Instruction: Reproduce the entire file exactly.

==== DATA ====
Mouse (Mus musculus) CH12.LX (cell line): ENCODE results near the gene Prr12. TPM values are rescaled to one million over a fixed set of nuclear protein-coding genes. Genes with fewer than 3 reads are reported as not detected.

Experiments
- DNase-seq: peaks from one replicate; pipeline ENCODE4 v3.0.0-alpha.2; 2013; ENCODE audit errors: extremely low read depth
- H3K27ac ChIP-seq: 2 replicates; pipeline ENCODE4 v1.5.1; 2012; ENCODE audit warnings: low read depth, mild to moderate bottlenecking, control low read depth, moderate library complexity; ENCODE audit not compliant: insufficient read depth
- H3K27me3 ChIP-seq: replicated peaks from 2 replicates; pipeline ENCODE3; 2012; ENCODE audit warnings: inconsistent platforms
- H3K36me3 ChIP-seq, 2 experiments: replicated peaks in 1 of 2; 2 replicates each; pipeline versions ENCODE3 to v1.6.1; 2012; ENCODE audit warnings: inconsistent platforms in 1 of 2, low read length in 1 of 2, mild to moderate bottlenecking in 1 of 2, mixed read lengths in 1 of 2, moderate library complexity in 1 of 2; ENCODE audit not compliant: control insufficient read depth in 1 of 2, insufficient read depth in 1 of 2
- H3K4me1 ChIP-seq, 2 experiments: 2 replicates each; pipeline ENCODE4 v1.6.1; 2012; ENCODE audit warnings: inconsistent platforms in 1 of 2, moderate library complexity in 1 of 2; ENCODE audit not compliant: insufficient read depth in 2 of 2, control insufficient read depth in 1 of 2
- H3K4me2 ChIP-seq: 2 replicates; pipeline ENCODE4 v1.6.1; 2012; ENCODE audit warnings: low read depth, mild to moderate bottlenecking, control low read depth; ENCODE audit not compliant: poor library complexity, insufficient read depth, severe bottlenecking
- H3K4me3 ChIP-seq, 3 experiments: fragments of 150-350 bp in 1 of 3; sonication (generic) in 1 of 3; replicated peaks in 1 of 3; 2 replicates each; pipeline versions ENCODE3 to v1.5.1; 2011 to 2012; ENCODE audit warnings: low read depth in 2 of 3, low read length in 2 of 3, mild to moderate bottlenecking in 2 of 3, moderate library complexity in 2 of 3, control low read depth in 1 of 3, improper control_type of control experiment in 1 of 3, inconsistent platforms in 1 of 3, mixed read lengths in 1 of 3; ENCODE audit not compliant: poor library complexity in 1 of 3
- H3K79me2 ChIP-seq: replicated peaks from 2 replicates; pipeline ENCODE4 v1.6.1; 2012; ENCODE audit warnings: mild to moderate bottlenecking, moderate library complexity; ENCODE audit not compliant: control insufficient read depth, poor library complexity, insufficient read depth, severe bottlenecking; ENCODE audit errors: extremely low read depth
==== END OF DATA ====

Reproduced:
Mouse (Mus musculus) CH12.LX (cell line): ENCODE results near the gene Prr12. TPM values are rescaled to one million over a fixed set of nuclear protein-coding genes. Genes with fewer than 3 reads are reported as not detected.

Experiments
- DNase-seq: peaks from one replicate; pipeline ENCODE4 v3.0.0-alpha.2; 2013; ENCODE audit errors: extremely low read depth
- H3K27ac ChIP-seq: 2 replicates; pipeline ENCODE4 v1.5.1; 2012; ENCODE audit warnings: low read depth, mild to moderate bottlenecking, control low read depth, moderate library complexity; ENCODE audit not compliant: insufficient read depth
- H3K27me3 ChIP-seq: replicated peaks from 2 replicates; pipeline ENCODE3; 2012; ENCODE audit warnings: inconsistent platforms
- H3K36me3 ChIP-seq, 2 experiments: replicated peaks in 1 of 2; 2 replicates each; pipeline versions ENCODE3 to v1.6.1; 2012; ENCODE audit warnings: inconsistent platforms in 1 of 2, low read length in 1 of 2, mild to moderate bottlenecking in 1 of 2, mixed read lengths in 1 of 2, moderate library complexity in 1 of 2; ENCODE audit not compliant: control insufficient read depth in 1 of 2, insufficient read depth in 1 of 2
- H3K4me1 ChIP-seq, 2 experiments: 2 replicates each; pipeline ENCODE4 v1.6.1; 2012; ENCODE audit warnings: inconsistent platforms in 1 of 2, moderate library complexity in 1 of 2; ENCODE audit not compliant: insufficient read depth in 2 of 2, control insufficient read depth in 1 of 2
- H3K4me2 ChIP-seq: 2 replicates; pipeline ENCODE4 v1.6.1; 2012; ENCODE audit warnings: low read depth, mild to moderate bottlenecking, control low read depth; ENCODE audit not compliant: poor library complexity, insufficient read depth, severe bottlenecking
- H3K4me3 ChIP-seq, 3 experiments: fragments of 150-350 bp in 1 of 3; sonication (generic) in 1 of 3; replicated peaks in 1 of 3; 2 replicates each; pipeline versions ENCODE3 to v1.5.1; 2011 to 2012; ENCODE audit warnings: low read depth in 2 of 3, low read length in 2 of 3, mild to moderate bottlenecking in 2 of 3, moderate library complexity in 2 of 3, control low read depth in 1 of 3, improper control_type of control experiment in 1 of 3, inconsistent platforms in 1 of 3, mixed read lengths in 1 of 3; ENCODE audit not compliant: poor library complexity in 1 of 3
- H3K79me2 ChIP-seq: replicated peaks from 2 replicates; pipeline ENCODE4 v1.6.1; 2012; ENCODE audit warnings: mild to moderate bottlenecking, moderate library complexity; ENCODE audit not compliant: control insufficient read depth, poor library complexity, insufficient read depth, severe bottlenecking; ENCODE audit errors: extremely low read depth